Obama pushes change on historic Myanmar visit
Obama pushes change on historic Myanmar visit
The trip, the first to Myanmar by a serving US president, came as the regime freed dozens more political prisoners to burnish its reform credentials and after the United States joined other Western powers in relaxing its sanctions.
After a red-carpet welcome for Air Force One, Obama met Myanmar’s reformist President Thein Sein and called on the former general to speed up the country’s march out of decades of iron-fisted military rule. “Over the last year and a half, a dramatic transition has begun, as a dictatorship of five decades has loosened its grip,” Obama said afterwards in a major address at Yangon University during his whirlwind visit.
“This remarkable journey has just begun, and has much further to go,” he said. “The flickers of progress that we have seen must not be extinguished. They must be strengthened.” Over the past few decades, “our two countries became strangers,” added Obama, who is on his foreign trip since winning re-election this month.
“But today, I can tell you that we always remained hopeful about the people of this country. About you. You gave us hope. And we bore witness to your courage.” In once unthinkable scenes, Obama’s motorcade passed tens of thousands of flag-waving supporters — some chanting “America” — lining the streets of Yangon, the backdrop for several bloody crackdowns on pro-democracy uprisings.
Obama removed his shoes during a brief visit to Shwedagon Pagoda, a gold-plated spire encrusted with diamonds and rubies that is the spiritual center of Burmese Buddhism.
He later stood side by side with democracy icon Aung San Suu Kyi at the lakeside villa where his fellow Nobel laureate languished for years under house arrest, as the presidential limousine sat parked outside.
Crowds could be heard chanting “Obama, freedom” in the streets nearby. Suu Kyi for her part sounded a note of caution about the sweeping changes.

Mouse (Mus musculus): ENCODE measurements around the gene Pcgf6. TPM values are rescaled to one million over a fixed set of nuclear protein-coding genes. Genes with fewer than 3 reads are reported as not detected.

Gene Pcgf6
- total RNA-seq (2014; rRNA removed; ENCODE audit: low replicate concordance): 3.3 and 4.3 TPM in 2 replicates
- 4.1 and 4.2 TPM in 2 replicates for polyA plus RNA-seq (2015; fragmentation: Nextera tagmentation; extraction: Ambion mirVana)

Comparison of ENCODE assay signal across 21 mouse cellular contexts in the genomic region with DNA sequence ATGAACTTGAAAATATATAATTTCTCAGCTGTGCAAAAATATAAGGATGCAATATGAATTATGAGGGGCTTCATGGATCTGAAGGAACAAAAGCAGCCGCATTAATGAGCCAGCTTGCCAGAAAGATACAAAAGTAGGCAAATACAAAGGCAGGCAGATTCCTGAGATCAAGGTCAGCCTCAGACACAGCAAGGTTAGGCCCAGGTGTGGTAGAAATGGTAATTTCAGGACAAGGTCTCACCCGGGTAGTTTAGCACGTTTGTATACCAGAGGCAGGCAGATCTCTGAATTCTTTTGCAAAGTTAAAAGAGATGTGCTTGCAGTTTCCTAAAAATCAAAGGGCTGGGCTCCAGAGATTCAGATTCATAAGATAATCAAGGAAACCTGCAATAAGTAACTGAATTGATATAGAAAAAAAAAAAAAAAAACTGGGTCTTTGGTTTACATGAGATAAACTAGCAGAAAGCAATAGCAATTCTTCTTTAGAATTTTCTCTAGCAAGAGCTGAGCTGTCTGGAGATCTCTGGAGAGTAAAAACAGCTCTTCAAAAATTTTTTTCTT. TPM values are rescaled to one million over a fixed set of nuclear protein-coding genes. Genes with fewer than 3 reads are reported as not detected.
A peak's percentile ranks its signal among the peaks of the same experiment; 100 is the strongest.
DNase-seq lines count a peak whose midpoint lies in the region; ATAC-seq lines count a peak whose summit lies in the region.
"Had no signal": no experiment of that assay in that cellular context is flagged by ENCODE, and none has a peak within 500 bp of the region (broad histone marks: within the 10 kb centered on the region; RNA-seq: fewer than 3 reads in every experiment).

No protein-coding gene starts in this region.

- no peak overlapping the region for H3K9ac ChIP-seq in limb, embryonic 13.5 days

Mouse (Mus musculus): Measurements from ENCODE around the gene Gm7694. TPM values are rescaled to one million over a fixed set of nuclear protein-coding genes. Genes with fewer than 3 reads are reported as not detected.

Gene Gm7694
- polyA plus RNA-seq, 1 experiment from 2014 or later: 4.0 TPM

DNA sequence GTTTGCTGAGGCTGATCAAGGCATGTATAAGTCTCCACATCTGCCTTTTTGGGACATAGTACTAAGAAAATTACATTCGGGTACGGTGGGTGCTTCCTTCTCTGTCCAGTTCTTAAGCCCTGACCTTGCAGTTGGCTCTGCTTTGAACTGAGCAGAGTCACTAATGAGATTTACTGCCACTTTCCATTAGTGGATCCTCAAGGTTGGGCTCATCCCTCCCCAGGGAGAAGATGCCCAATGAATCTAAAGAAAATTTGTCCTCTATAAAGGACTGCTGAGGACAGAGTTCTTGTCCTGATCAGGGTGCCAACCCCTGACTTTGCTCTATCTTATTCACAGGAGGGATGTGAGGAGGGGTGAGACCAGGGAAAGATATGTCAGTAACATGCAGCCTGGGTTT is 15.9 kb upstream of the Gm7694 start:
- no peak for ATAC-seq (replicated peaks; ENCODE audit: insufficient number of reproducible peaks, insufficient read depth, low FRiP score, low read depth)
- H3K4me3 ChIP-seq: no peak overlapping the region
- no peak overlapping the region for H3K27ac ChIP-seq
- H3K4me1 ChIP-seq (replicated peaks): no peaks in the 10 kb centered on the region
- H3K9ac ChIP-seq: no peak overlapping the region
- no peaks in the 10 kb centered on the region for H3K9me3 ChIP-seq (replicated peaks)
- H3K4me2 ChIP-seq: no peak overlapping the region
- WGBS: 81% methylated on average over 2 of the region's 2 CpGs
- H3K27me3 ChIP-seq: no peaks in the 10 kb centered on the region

“The most difficult time in any transition is when we think that success is in sight,” she said. “We have to be very careful that we’re not lured by the mirage of success.” The White House hopes Obama’s visit to Myanmar will strengthen Thein Sein’s reform drive, which saw Suu Kyi enter parliament after her rivals in the junta made way for a nominally civilian government.
The trip is seen as a political coup for Obama after his election victory and a major boost for Thein Sein, who has faced resistance from hard-liners within his regime to the rapid political changes.
Obama has stressed his visit is not an “endorsement” of the regime but “an acknowledgement” of the reform process.
Some human rights groups said Obama should have waited longer to visit, arguing that he could have dangled the prospect of a trip as leverage to seek more progress such as the release of scores of remaining political prisoners.
Obama used his speech to urge an end to sectarian unrest in the western state of Rakhine, saying there was “no excuse for violence against innocent people.”
Two major outbreaks of violence since June between Muslims and ethnic Rakhine Buddhists in the state have left 180 people dead and more than 110,000 displaced.
Most of those who fled their homes were stateless Rohingya Muslims, who have faced decades of discrimination.
“For too long, the people of this state, including ethnic Rakhine, have faced crushing poverty and persecution. But there’s no excuse for violence against innocent people, and the Rohingya hold within themselves the same dignity as you do, and I do,” Obama said.
The setting for the speech was rich in symbolism. The university was the scene of past episodes of pro-democratic student unrest, including mass demonstrations in 1988 that ended in a bloody military crackdown.
Myanmar unveiled a series of new pledges on human rights ahead of Obama’s visit, vowing to review prisoner cases in line with “international standards” and open its jails to the Red Cross.
Activists said the regime also freed at least 44 political prisoners in an amnesty that coincided with his trip, but demanded more action.
“The government must release all political prisoners instead of using them as bargaining chips for visits like this (Obama’s),” Thailand-based activist Bo Kyi said, adding that more than 200 convicted dissidents remain in Myanmar’s jails. Obama flew on to Cambodia to attend a regional summit gathering the leaders of 18 countries.